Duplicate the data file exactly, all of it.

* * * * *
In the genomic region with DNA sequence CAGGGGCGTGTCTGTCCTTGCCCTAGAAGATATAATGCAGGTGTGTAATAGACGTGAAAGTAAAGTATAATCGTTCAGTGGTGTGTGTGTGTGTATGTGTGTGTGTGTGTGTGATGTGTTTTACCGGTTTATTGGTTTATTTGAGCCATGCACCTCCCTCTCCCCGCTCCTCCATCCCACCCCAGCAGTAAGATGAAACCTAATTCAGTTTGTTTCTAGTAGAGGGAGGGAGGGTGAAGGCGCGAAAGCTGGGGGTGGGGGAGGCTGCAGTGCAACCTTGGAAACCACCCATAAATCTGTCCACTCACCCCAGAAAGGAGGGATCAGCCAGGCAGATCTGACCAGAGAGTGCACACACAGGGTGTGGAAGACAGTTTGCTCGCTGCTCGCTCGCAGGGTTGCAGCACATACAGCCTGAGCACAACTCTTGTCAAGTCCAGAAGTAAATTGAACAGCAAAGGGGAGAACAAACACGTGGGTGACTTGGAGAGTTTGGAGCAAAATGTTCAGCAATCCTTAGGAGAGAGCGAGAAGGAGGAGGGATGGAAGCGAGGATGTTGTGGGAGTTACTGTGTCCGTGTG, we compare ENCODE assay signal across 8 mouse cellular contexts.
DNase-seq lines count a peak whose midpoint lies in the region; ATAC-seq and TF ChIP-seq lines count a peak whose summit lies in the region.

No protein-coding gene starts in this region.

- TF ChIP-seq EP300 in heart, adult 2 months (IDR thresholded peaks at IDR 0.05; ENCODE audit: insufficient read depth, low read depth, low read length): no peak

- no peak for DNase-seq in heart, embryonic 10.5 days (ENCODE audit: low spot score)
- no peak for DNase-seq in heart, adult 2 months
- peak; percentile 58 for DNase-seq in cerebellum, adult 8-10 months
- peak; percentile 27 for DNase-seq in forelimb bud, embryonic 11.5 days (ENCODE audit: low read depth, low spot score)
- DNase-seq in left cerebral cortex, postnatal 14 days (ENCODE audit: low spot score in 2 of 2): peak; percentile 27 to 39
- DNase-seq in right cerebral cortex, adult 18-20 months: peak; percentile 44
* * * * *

In the genomic region with DNA sequence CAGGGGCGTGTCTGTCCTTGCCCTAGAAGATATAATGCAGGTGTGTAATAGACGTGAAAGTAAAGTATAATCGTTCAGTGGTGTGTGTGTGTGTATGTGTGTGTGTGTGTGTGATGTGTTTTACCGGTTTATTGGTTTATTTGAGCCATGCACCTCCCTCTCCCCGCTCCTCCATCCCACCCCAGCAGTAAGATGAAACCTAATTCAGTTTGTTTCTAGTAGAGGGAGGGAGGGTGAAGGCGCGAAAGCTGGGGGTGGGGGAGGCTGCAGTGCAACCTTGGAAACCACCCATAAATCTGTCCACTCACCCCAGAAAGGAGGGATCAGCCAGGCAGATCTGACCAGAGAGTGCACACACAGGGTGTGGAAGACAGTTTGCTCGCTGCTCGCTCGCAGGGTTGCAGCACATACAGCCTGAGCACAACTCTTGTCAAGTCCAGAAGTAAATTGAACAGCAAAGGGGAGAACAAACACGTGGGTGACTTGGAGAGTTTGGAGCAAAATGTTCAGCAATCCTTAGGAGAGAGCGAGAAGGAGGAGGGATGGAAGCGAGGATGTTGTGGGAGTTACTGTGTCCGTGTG, we compare ENCODE assay signal across 8 mouse cellular contexts.
DNase-seq lines count a peak whose midpoint lies in the region; ATAC-seq and TF ChIP-seq lines count a peak whose summit lies in the region.

No protein-coding gene starts in this region.

- TF ChIP-seq EP300 in heart, adult 2 months (IDR thresholded peaks at IDR 0.05; ENCODE audit: insufficient read depth, low read depth, low read length): no peak

- no peak for DNase-seq in heart, embryonic 10.5 days (ENCODE audit: low spot score)
- no peak for DNase-seq in heart, adult 2 months
- peak; percentile 58 for DNase-seq in cerebellum, adult 8-10 months
- peak; percentile 27 for DNase-seq in forelimb bud, embryonic 11.5 days (ENCODE audit: low read depth, low spot score)
- DNase-seq in left cerebral cortex, postnatal 14 days (ENCODE audit: low spot score in 2 of 2): peak; percentile 27 to 39
- DNase-seq in right cerebral cortex, adult 18-20 months: peak; percentile 44